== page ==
When the opportunity arose to speak with Academy Award nominated documentary filmmaker of the incredibly powerful The Act of Killing Joshua Oppenheimer, thanks to our very own Cam Williams, there was only one question I had to ask: have you ever said ‘who do I have to kill around here for a cup of coffee?’
Laughing he replied: “Wow, I have NEVER heard that question before and no I’m not joking about killing anymore.”
After a plethora of international awards and now firmly favourite for an Academy Award, The Act of Killing starts with a clear premise; explore the inner workings of one of history’s surviving mass murderers (Anwar Congo – gangster and death squad leader during Indonesia’s 1965 communist purge) to see what hindsight does to the conception of their actions.
The Act of Killing‘s five year marathon shooting schedule could only be made in choice chunks. Oppenheimer described the shoot as a “hall of mirrors” shooting the “fiction, the making of the fiction, the observation, the reaction and the reflection” all at the same time. Returning from a few months on the shoot with 600 hours at a time would have been daunting for ten filmmakers. He described his feelings as “bewildered and horrified” and his sabbaticals at home necessary to “nurse my insomnia through to my nightmares.” Oppenheimer spoke of a scene where Anwar was demonstrating torture on a teddy bear that he could not contain his emotions. “I walked up to Anwar because his mic’ was rubbing on his clothes and he said ‘Josh, are you O.K, you’re crying?'”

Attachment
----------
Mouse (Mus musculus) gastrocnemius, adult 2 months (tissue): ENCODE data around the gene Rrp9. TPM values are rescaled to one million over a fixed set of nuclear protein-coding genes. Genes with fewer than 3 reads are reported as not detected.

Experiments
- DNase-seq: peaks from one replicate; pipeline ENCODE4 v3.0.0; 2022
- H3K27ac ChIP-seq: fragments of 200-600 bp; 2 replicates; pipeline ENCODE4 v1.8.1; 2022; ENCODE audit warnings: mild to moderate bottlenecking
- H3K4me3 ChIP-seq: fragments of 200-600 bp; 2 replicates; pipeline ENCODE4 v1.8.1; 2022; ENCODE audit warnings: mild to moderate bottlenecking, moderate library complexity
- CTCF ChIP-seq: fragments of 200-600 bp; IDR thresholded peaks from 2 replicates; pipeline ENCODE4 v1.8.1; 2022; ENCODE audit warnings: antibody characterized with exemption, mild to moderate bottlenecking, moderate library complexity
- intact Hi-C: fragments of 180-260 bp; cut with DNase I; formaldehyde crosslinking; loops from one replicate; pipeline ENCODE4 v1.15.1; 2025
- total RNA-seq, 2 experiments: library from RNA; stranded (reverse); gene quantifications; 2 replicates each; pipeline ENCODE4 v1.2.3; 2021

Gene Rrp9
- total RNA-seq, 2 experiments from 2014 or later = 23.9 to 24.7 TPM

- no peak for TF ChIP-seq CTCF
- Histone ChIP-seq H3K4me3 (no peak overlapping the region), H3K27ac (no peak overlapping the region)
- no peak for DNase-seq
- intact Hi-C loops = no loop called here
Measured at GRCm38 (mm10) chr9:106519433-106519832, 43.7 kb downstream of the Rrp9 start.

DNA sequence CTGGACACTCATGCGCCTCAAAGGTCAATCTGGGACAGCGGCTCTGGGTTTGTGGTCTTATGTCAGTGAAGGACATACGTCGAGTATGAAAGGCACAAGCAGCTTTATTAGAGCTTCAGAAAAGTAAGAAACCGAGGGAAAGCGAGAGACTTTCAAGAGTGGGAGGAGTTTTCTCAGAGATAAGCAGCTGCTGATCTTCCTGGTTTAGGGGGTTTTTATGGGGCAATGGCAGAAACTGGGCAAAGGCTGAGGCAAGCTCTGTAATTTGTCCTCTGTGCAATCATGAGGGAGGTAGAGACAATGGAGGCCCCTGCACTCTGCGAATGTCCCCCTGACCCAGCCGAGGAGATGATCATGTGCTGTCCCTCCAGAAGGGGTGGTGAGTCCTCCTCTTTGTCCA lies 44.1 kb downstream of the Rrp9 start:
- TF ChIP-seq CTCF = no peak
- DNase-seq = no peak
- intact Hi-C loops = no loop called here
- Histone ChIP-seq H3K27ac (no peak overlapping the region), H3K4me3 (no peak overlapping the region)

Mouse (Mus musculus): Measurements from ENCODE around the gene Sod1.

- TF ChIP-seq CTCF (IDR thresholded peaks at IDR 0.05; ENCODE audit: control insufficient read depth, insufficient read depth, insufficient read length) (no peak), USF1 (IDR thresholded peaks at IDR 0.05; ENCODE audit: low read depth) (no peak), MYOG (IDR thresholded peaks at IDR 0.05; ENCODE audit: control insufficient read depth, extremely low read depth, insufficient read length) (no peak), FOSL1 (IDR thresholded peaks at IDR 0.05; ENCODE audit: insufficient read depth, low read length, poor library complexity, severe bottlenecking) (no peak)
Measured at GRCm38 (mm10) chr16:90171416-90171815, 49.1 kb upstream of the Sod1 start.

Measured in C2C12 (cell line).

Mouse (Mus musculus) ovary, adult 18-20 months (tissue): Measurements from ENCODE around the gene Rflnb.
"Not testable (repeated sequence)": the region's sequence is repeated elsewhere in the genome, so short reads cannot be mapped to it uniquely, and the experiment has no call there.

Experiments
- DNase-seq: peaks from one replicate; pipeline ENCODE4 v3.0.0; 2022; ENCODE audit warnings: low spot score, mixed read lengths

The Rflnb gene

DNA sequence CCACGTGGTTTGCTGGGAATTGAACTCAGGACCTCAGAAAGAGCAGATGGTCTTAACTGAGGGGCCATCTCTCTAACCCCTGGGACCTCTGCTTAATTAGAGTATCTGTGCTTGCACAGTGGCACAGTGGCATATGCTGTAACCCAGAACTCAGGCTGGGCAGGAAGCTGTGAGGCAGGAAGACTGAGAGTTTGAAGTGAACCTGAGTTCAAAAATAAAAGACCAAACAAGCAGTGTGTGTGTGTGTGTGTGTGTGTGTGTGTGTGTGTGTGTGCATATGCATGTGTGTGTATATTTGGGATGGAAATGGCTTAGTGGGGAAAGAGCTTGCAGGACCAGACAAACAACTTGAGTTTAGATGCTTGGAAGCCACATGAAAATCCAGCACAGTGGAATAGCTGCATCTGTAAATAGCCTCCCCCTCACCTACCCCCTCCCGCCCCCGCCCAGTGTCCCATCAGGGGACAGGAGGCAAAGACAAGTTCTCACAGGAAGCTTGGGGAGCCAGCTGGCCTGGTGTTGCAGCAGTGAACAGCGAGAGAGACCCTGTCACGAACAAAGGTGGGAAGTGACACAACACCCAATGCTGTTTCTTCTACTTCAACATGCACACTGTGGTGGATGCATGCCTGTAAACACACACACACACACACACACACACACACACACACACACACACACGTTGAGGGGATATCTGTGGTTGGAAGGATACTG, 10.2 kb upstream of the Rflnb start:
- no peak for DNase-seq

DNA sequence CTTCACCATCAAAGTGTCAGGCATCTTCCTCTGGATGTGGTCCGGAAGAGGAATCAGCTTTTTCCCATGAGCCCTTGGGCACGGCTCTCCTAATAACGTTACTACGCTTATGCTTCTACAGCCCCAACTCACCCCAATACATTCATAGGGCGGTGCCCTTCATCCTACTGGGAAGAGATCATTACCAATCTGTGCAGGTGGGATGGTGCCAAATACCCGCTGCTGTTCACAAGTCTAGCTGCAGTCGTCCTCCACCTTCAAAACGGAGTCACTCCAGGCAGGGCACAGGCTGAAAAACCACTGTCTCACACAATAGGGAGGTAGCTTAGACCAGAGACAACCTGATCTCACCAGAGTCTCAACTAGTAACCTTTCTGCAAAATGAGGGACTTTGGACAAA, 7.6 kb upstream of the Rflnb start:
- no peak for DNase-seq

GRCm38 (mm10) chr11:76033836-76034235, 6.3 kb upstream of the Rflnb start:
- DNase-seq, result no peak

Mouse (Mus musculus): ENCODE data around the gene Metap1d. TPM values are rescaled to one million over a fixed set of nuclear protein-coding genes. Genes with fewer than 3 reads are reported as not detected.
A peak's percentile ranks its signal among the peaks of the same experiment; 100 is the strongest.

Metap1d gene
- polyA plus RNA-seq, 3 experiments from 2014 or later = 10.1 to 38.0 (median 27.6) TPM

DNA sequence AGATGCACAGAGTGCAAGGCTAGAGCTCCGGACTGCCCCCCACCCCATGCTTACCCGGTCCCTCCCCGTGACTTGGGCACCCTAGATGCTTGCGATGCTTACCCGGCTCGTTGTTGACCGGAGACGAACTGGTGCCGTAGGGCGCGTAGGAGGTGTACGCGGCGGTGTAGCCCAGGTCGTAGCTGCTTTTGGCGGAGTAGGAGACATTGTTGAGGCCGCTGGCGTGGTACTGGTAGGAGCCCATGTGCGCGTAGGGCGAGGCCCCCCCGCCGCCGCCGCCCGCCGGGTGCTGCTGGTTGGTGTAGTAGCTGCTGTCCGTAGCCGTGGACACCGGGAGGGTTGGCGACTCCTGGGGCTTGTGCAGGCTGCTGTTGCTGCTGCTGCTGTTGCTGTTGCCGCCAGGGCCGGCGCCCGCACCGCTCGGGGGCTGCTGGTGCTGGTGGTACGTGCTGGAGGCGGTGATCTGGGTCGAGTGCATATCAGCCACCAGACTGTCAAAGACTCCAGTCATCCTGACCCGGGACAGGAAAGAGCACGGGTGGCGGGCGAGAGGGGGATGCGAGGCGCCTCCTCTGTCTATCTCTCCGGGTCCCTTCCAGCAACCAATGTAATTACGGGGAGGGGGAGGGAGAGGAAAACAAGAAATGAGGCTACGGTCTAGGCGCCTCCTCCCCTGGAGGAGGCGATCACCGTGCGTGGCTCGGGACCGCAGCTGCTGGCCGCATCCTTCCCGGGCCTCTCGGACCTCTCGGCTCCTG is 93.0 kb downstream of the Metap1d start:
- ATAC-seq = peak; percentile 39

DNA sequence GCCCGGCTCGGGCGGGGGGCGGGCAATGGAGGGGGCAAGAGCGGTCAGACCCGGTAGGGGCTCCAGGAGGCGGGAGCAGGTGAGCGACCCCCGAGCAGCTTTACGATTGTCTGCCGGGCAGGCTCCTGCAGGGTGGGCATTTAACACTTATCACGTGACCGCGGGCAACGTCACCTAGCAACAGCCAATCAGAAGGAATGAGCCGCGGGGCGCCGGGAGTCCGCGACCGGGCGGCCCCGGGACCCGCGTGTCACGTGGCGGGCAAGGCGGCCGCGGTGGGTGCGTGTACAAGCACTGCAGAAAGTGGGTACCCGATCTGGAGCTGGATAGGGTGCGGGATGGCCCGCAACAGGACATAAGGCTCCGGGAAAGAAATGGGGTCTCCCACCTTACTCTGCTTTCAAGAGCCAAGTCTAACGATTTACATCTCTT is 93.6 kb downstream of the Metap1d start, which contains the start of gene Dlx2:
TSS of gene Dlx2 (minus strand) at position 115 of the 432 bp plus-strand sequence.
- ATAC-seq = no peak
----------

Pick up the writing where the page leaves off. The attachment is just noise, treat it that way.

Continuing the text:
Using cinema as a tool for justice for the Indonesian communist genocide certainly caught the eye of some of documentary cinema’s titans in Errol Morris (The Fog of War, The Thin Blue Line) and Werner Herzog (The Cave of Forgotten Dreams, Grizzly Man). Morris, a friend of Oppenheimer’s mentor lent his name to the project after being excited by his first viewing; but as with everything involving Herzog his involvement is unique. In a hotel lobby, showing a key scene on his iPad Josh gave Herzog a taste of the project, and that taste lead to his eventual support. There are two cuts of the film, one that was released exclusively for its U.S theatrical run and the original cut of the film. When Josh was trimming the film for a more palatable running time Herzog proclaimed that trimming it was a “crime.” Nonetheless at any running time, it’s as powerful a documentary as you’ll ever see.
When I asked him what was next he talked about a companion project that he put together during the post-production of Killing titled The Look of Silence which takes some of the investigative revelations from the films about living perpetrators of the genocidal acts and unleashes their relatives on them to answer for their crimes. Beyond that he’d like to take his method back to the United States and turn the spotlight on the American “unwavering optimism.”
The Act of Killing is available now on DVD
Blake Howard – follow Blake on Twitter here: @blakeisbatman and listen to legacy audio reviews on That Movie Show 2UE here or on top-rating film podcast Pod Save Our Screen, available now on iTunes.